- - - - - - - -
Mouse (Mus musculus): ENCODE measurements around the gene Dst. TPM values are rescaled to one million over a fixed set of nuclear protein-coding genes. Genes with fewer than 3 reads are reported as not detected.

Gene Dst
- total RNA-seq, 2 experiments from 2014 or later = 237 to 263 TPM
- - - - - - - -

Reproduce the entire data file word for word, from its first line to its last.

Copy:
Mouse (Mus musculus): ENCODE measurements around the gene Dst. TPM values are rescaled to one million over a fixed set of nuclear protein-coding genes. Genes with fewer than 3 reads are reported as not detected.

Gene Dst
- total RNA-seq, 2 experiments from 2014 or later = 237 to 263 TPM